- Submits twice-weekly writing-intensive assignments
- Maintains timely communication with 134 instructors/classmates, supervising teachers and fellow interns
- Documents their ongoing observations of children at their internship site
- Attends occasional office hours, additional workshops (at least once per quarter), and, in spring quarter only, 2-3 evening professional development panels
- During the second and third quarter, meets outside class to collaborate with classmates on a group project.
*For Cohort B, a typical week during summer sessions A and C is likely to involve 25 hours of the ADP-related work described above.
Reflections from Past ADP Students
“My experience in the ADP minor challenged my approach to academics, completely changed my perspective on child development, prepared me to work in early childhood, and gave me a community of like-minded individuals who also had a passion to work with children.”
– Dennis Ho, ADP Graduate & Clinical Social Worker at UCSF Health
“I loved how the minor tied right in with the internship and how, unlike most courses taken, it was material that could be applied hands-on right away. Also, how the skills and approaches we learned translate to a variety of fields, not just early childhood care and education. I find myself using it all the time in my current internship working with adolescents with autism.”
– Naomi Beltran, ADP Graduate & PhD student in Clinical Psychology at UCLA
“The nature and structure of the class is unlike any other college course I took at UCLA– it is small and intimate, interactive, unpredictable, and fun.”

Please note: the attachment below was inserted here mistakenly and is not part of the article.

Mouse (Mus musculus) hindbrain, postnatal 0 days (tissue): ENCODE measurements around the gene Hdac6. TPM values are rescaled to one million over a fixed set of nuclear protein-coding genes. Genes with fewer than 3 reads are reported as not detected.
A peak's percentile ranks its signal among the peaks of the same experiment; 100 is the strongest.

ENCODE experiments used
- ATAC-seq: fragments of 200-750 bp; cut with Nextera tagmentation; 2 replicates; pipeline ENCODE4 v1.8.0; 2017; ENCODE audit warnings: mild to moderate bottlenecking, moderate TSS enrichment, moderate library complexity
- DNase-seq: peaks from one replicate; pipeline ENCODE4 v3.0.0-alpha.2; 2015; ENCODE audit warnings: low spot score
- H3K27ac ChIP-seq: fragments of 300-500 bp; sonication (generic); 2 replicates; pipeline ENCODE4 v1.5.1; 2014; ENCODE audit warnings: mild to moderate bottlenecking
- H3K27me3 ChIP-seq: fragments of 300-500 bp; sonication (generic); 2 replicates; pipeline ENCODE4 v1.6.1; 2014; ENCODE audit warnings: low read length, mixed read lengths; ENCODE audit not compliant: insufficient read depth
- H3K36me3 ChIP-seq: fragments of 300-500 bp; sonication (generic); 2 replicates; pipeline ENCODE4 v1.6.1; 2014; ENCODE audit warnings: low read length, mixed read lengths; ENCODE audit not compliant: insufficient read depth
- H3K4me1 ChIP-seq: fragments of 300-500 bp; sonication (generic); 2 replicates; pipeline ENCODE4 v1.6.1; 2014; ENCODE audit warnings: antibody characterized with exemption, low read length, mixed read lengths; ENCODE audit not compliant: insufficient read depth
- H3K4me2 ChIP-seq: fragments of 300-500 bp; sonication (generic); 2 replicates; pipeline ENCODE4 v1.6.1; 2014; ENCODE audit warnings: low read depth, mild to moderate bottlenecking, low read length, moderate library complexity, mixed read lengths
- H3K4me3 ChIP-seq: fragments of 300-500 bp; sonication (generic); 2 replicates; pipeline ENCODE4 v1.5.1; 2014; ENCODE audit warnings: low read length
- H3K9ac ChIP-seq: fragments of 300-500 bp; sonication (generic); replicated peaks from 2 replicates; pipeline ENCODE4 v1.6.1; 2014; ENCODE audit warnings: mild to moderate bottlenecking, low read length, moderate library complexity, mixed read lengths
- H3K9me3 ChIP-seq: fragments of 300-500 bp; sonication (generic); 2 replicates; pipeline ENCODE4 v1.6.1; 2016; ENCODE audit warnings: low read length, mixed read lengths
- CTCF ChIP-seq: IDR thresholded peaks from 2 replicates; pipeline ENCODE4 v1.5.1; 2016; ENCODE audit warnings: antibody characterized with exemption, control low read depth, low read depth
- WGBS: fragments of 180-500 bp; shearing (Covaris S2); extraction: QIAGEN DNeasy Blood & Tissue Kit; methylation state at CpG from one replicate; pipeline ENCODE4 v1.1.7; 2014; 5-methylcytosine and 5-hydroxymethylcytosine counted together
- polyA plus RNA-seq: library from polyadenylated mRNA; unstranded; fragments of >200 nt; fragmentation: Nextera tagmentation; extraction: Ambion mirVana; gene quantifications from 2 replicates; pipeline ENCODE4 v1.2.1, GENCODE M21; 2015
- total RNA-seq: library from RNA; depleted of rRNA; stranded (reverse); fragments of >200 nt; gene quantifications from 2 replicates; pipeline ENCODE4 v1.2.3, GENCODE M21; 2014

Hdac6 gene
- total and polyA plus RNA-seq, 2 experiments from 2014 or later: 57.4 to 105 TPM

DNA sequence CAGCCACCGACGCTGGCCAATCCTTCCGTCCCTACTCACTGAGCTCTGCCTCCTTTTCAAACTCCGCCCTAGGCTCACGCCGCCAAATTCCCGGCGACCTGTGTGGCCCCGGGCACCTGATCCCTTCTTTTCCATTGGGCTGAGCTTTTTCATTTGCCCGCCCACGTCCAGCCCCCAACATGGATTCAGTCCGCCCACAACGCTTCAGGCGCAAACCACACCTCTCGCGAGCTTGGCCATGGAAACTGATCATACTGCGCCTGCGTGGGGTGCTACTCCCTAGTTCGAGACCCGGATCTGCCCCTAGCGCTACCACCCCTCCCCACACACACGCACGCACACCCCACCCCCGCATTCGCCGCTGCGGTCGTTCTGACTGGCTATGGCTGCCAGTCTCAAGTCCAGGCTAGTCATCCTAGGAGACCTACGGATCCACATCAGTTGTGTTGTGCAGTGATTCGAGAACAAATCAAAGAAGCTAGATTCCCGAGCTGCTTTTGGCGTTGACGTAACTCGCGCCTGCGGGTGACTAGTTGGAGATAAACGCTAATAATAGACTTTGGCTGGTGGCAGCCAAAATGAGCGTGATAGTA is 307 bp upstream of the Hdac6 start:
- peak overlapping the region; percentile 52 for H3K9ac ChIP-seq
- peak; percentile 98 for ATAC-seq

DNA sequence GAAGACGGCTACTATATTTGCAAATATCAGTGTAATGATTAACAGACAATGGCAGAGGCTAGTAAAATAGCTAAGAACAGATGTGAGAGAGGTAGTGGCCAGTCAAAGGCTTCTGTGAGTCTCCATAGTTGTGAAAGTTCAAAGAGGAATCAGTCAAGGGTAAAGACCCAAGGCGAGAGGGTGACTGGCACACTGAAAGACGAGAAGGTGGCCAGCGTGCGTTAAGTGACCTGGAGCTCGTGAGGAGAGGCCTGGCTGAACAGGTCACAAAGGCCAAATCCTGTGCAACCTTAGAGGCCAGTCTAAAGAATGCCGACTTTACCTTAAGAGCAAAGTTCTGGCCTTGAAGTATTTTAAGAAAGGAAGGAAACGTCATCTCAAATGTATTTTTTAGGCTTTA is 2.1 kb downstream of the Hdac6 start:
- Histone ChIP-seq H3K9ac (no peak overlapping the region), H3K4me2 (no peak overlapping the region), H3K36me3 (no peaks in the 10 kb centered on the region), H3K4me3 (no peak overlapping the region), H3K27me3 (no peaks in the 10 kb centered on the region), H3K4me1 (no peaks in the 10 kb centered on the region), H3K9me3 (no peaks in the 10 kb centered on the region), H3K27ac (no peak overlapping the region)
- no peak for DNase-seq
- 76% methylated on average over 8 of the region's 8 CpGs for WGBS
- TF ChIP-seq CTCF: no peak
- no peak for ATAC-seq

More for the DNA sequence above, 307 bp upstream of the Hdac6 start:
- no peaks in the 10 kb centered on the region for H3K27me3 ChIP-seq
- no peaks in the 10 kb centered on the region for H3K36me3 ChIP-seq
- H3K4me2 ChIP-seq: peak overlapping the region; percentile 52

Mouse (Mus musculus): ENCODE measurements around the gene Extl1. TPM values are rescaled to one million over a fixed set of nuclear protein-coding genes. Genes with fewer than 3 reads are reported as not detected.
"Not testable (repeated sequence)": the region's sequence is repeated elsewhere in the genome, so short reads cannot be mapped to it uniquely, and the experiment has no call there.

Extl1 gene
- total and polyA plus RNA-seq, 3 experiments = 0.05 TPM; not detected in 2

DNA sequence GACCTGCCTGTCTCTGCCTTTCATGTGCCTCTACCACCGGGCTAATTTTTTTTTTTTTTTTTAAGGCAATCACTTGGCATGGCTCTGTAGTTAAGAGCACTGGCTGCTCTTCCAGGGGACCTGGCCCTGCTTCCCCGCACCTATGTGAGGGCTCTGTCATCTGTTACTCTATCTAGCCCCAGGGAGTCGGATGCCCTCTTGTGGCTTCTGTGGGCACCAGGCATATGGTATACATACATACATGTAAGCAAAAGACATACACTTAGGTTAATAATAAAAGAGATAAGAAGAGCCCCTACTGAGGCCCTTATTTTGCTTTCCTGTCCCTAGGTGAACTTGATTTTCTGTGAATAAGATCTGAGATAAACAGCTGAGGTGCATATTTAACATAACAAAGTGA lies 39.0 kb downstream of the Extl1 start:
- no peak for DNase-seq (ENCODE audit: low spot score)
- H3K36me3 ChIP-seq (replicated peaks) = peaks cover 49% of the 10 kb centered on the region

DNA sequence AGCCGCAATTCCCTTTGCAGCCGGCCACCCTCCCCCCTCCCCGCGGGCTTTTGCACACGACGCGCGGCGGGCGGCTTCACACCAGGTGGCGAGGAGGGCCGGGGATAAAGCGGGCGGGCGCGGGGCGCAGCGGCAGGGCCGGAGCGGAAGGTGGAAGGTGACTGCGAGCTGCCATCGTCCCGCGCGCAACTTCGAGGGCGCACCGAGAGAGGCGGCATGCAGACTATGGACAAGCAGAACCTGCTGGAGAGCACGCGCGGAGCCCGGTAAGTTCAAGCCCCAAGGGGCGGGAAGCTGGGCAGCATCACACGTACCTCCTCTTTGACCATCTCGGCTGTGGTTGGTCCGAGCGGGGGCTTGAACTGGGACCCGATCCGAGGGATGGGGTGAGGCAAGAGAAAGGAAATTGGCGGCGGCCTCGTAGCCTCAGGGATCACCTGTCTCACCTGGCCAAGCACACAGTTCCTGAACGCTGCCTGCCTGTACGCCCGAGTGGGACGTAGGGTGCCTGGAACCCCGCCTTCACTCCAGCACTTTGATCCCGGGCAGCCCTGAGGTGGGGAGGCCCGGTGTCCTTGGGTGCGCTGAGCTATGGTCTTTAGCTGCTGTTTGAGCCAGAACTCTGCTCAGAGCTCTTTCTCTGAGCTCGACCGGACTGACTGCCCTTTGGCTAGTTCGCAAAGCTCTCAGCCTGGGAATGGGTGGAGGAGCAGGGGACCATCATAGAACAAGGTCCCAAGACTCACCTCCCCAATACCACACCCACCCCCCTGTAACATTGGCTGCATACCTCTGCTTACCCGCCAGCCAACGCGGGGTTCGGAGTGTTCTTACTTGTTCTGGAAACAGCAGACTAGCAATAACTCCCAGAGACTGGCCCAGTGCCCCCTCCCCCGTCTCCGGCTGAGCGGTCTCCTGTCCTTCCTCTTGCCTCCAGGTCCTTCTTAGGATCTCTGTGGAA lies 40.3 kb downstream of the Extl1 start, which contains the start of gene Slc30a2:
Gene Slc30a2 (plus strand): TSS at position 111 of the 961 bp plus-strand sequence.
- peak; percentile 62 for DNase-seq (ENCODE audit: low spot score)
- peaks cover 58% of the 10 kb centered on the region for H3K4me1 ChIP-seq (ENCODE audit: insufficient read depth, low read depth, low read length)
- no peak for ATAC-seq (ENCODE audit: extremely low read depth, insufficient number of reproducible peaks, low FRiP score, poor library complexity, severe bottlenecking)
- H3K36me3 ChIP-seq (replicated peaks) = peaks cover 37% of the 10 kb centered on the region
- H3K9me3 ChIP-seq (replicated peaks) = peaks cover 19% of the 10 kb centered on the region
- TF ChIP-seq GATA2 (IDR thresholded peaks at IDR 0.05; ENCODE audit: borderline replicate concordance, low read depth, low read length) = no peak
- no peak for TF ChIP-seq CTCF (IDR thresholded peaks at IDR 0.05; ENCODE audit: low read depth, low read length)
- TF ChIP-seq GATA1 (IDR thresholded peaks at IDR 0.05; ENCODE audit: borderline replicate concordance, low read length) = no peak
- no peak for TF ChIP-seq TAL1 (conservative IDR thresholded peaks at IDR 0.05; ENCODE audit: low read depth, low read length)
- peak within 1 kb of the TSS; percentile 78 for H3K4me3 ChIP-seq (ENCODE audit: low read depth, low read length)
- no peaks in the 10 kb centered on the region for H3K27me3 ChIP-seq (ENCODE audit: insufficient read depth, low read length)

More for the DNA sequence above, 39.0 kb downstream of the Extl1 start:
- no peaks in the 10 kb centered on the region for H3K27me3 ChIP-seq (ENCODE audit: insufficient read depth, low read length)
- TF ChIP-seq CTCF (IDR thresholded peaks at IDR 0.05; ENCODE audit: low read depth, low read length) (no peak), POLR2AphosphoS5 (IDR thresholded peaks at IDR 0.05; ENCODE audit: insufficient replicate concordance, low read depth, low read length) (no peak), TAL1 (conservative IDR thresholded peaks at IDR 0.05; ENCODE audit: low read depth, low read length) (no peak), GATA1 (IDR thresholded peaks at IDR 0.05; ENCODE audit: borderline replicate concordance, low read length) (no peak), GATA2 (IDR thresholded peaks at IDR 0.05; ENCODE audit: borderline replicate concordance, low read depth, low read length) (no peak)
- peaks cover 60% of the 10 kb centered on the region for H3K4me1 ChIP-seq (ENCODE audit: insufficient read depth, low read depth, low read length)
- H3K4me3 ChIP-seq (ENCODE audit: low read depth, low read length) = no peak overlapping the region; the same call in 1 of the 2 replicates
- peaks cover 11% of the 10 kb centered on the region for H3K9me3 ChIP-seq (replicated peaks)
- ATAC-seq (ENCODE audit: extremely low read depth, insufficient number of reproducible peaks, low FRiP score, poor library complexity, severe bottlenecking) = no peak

– Tayla Ash, ADP Graduate & Assistant Professor of Behavioral and Social Sciences at Brown University
“Because [my classmates and I] were comfortable learning and working together, there was a sense of community, and this sense of community truly allowed the experience to be so much more than a program…It was instead a chapter in my life. (This sounds cheesy, but I mean it!)”
– Edwin Teh, ADP Graduate & MA student in Teaching English as a Second Language at Cal Poly Pomona
“Applying for the ADP program was one of the best decisions I have made during my 4 years at UCLA. At such a large school like UCLA, it was truly a gift to be able to find a small community of students, professors, and supervisors who all shared the same passion for working with children. This program is so unique in that students not only learn in an academic setting, but also get to practice and apply what they learn about child development at UCLA-affiliated childcare centers. I personally found this style of learning the most effective and rewarding. Although I majored in History, it is the ADP minor that has influenced my career choice and has led me to pursue a Master’s in Marriage and Family Therapy. The ADP Program has allowed me to feel more confident in the work/childcare setting, and I am truly so grateful for the experience. This program has 100% influenced the way I think about childcare and parenting, and I know that the ADP philosophy will continue to play a huge role in my future.”
– Ashley Kim, ADP Graduate & Marriage and Family Therapist